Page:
Any­thing that can’t be done at present should ei­ther be placed on a cal­en­dar to be done at a spe­cific time on a spe­cific date (“and then for­got about un­til then”) or be put in a projects file.

The lat­ter is for big mul­ti­task jobs – lay­ing a gar­den pa­tio, per­haps – that have no spe­cific dead­line but need do­ing.

That brings us on to ‘re­view’. Your in­box, cal­en­dar and projects file must all be re­viewed on a reg­u­lar – daily, prefer­ably – ba­sis so noth­ing in there gets missed.

All of th­ese steps then leave you free to ‘do’ all your jobs at the ap­pro­pri­ate times.

“Which means,” con­cludes David, “when you’re not per­form­ing any of th­ese five steps, you don’t have to worry about any­thing be­cause you know you have ev­ery­thing un­der con­trol. You know it’s all stored some­where for you. You don’t have to stress that you should be do­ing some­thing you’ve for­got­ten. You can re­lax.

“And just be­ing or­gan­ised like this, saves you time and helps you get more free time. It’s that sim­ple.”

Sim­ple it may be, but business brains, company bosses and depart­ment direc­tors have all be­come dis­ci­ples of David’s work.

He says he’s shown the top brass at some of the world’s big­gest com­pa­nies how to get or­gan­ised, get ef­fi­cient and be less stressed. Client con­fi­den­tial­ity, un­for­tu­nately, pre­vents him shar­ing just who has been on his roster.

Nev­er­the­less his cre­den­tials are im­pres­sive. He was named “one of the world’s most in­flu­en­tial thinkers” by

Fast Company, a mag­a­zine that fo­cuses on tech­nol­ogy, business, and de­sign.

And the best­selling au­thor Daniel Pink is one of David’s big­gest ad­vo­cates. “His en­tire ap­proach has boosted not only my pro­duc­tiv­ity but also my wider well-be­ing,” Pink told the Wall Street Jour­nal.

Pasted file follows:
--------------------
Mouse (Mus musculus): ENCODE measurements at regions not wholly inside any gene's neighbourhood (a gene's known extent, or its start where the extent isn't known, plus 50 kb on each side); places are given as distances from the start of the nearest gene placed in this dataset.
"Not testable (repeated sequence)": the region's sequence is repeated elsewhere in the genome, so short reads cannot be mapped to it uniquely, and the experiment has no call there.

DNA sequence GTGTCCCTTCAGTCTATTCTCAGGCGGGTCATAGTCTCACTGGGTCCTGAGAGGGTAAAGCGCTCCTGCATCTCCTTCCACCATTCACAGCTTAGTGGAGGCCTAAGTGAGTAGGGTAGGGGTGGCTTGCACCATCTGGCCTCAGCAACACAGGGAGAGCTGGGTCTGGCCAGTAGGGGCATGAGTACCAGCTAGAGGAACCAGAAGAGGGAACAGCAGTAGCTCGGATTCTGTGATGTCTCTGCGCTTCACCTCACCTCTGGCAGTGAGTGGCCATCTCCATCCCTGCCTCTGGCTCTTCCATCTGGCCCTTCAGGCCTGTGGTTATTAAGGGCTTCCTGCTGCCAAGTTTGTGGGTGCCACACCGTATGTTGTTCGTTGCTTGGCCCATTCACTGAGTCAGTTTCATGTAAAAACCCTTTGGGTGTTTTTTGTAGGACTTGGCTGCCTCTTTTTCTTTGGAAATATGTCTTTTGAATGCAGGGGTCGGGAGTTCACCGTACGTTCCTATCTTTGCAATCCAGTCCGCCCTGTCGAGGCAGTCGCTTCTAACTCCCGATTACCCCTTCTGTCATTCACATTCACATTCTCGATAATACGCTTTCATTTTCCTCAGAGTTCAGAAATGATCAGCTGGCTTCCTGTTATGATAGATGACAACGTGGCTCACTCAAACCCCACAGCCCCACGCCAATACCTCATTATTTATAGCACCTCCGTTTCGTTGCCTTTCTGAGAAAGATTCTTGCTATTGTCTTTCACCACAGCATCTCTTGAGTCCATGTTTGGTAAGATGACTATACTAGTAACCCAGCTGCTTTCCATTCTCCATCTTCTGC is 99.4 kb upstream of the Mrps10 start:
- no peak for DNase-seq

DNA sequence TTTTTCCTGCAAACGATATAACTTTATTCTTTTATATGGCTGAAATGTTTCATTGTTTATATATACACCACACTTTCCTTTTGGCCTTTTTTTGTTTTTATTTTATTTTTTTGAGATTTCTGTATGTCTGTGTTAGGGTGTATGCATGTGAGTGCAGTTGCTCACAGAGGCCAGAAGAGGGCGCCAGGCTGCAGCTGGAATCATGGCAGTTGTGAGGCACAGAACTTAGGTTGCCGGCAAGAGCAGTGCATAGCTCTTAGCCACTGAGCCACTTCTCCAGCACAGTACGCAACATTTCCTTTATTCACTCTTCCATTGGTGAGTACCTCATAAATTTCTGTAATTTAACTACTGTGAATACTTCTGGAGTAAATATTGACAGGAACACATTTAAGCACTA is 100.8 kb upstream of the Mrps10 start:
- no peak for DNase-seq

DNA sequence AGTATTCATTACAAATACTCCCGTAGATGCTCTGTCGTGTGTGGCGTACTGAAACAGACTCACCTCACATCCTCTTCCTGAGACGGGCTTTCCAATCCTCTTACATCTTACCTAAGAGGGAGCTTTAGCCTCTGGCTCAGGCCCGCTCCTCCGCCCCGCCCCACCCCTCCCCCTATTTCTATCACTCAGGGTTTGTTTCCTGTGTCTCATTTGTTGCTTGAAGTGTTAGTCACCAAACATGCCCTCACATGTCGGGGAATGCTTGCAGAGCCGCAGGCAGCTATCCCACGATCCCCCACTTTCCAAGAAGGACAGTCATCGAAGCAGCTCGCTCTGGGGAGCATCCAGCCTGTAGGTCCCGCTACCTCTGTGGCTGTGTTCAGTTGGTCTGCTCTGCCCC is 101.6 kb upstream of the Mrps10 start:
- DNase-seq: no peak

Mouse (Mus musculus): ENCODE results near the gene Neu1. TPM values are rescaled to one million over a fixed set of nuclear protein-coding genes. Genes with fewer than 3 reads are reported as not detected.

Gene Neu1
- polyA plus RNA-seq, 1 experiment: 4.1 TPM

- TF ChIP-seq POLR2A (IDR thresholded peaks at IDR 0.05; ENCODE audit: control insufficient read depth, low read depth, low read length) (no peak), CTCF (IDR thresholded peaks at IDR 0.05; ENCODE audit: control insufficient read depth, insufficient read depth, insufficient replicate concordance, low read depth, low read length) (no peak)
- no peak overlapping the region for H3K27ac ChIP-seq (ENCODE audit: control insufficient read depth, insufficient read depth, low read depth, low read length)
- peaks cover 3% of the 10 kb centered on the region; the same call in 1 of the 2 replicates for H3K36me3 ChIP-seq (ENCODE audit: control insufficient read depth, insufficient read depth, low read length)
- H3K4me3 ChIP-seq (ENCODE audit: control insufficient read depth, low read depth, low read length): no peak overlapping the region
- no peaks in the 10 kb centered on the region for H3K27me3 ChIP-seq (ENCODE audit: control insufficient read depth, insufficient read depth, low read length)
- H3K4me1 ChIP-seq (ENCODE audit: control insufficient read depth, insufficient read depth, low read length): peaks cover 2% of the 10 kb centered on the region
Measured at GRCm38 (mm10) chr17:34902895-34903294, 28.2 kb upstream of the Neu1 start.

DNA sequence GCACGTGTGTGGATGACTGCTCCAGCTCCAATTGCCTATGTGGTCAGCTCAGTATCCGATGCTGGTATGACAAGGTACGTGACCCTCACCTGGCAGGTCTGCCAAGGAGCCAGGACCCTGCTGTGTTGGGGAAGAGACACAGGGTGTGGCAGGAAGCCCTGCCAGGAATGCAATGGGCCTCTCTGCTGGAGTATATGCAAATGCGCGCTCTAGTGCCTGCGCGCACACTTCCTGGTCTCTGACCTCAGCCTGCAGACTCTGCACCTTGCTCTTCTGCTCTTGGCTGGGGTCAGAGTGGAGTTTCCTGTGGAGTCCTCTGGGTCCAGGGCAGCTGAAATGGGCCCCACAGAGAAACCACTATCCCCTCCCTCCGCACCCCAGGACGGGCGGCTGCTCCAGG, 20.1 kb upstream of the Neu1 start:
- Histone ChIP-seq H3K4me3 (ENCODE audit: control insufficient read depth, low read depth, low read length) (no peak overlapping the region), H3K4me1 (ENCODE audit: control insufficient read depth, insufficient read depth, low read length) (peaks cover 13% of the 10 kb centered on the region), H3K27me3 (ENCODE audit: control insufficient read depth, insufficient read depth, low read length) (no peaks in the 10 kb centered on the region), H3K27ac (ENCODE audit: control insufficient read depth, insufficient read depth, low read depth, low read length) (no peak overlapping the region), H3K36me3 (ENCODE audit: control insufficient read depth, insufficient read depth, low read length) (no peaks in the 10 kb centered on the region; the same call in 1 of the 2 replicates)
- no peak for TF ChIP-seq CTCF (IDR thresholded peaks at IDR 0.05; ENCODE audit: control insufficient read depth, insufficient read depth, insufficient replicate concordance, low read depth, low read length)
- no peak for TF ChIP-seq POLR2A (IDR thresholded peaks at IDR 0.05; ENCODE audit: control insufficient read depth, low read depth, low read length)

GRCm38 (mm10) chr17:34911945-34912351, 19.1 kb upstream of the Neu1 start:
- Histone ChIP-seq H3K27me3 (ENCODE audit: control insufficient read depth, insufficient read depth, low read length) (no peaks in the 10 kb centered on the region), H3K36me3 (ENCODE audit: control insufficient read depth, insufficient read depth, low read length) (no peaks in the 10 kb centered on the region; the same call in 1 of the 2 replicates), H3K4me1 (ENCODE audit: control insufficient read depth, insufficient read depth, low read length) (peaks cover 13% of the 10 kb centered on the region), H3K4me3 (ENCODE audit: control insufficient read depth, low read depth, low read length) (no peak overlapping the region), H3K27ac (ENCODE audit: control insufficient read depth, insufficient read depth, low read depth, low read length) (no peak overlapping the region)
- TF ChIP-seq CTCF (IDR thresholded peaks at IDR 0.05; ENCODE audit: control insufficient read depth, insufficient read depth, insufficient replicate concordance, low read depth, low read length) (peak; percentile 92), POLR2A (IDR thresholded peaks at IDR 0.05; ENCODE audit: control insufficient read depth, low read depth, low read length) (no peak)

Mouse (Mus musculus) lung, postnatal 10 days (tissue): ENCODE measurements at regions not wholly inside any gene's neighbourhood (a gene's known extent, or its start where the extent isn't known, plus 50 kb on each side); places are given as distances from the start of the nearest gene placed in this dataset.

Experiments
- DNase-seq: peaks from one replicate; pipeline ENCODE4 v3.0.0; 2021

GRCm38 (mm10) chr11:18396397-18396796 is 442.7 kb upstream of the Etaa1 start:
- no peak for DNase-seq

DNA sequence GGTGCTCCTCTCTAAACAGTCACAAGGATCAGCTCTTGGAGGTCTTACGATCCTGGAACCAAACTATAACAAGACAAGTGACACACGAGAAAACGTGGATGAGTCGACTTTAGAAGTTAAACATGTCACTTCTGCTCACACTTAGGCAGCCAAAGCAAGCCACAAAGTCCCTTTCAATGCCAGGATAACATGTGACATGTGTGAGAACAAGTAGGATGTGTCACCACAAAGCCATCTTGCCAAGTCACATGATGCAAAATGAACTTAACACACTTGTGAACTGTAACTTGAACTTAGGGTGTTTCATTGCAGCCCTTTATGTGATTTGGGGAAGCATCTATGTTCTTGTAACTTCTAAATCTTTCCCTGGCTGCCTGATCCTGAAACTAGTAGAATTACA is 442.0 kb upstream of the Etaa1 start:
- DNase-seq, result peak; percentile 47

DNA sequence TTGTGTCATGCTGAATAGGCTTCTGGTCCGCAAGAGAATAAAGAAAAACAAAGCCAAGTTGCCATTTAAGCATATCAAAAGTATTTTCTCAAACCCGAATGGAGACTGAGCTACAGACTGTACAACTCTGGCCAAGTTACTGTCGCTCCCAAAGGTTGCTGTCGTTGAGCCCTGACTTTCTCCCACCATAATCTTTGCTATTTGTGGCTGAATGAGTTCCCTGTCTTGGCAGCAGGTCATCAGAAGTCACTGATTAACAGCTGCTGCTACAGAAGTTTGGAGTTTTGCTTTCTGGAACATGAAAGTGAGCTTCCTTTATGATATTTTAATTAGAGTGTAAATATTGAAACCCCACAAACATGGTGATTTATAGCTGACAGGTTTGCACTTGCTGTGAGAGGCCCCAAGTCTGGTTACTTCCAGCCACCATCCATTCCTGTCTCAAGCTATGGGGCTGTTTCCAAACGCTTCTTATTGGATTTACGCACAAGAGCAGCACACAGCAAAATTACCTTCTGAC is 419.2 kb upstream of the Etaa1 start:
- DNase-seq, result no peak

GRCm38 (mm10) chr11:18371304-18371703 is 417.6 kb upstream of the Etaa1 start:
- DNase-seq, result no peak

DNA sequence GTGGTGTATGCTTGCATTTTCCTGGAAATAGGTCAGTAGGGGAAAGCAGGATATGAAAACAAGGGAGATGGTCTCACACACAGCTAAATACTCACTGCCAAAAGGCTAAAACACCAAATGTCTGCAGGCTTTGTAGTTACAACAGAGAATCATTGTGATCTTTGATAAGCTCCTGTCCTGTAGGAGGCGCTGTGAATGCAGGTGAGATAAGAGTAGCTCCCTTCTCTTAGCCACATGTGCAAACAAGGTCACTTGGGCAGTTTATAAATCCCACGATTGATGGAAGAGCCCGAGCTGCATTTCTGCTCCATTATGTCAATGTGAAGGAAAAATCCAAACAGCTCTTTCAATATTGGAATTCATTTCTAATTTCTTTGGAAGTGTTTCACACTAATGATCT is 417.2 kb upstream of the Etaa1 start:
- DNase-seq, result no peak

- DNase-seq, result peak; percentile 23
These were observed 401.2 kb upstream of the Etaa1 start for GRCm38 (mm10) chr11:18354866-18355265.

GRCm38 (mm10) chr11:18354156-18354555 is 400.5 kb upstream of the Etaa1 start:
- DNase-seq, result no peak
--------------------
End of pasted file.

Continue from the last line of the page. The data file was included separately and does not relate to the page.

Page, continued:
Not bad praise, all in all, for a guy who up un­til his mid-30s was, by his own ad­mis­sion, a drifter. His ca­reer flit­ted for some years and he says he had 35 jobs be­fore the age of 35. They in­cluded street-ma­gi­cian (“while I was a stu­dent”), waiter, karate teacher, land­scaper, vi­ta­min distrib­u­tor, glass-blow­ing lathe op­er­a­tor, travel agent, petrol sta­tion man­ager and moped sales­man.

By the early Eight­ies, how­ever, he’d started to recog­nise his own abil­ity for solv­ing work­flow prob­lems and he took up con­sul­tancy work (although he has no spe­cific qual­i­fi­ca­tions in this area).

He set up com­pa­nies, which would later be­come David Allen Company, to fo­cus on pro­duc­tiv­ity, and then made his name by win­ning the con­tract to de­sign a pro­gramme for ex­ec­u­tives at Lock­heed, the vast Amer­i­can aero­space company. The the­o­ries be­hind Get­ting Things

Done – which was first pub­lished in 2001 but has gone into sev­eral re­prints since – started to come to­gether around the mid-Eight­ies.

He was col­lab­o­rat­ing with fel­low con­sul­tant Dean Acheson, who worked with sev­eral small Amer­i­can com­pa­nies, when the pair re­alised that if you could get ev­ery­thing out of your mind and some­how into the phys­i­cal world, it would re­duce stress and make you more pro­duc­tive.

“From then on, I was just com­ing up with a prac­ti­cal sys­tem that would al­low ev­ery­one to do that in re­al­ity for ev­ery area of their life,” he says, as we be­gin to wrap up our in­ter­view.

The end re­sult, almost three decades down the line, is a sys­tem that is still win­ning plau­dits. Here is a man, it seems, who might just be able to de-stress Dubai.

‘Just be­ing or­gan­ised like this saves you time and helps you get more free time. It’s that sim­ple’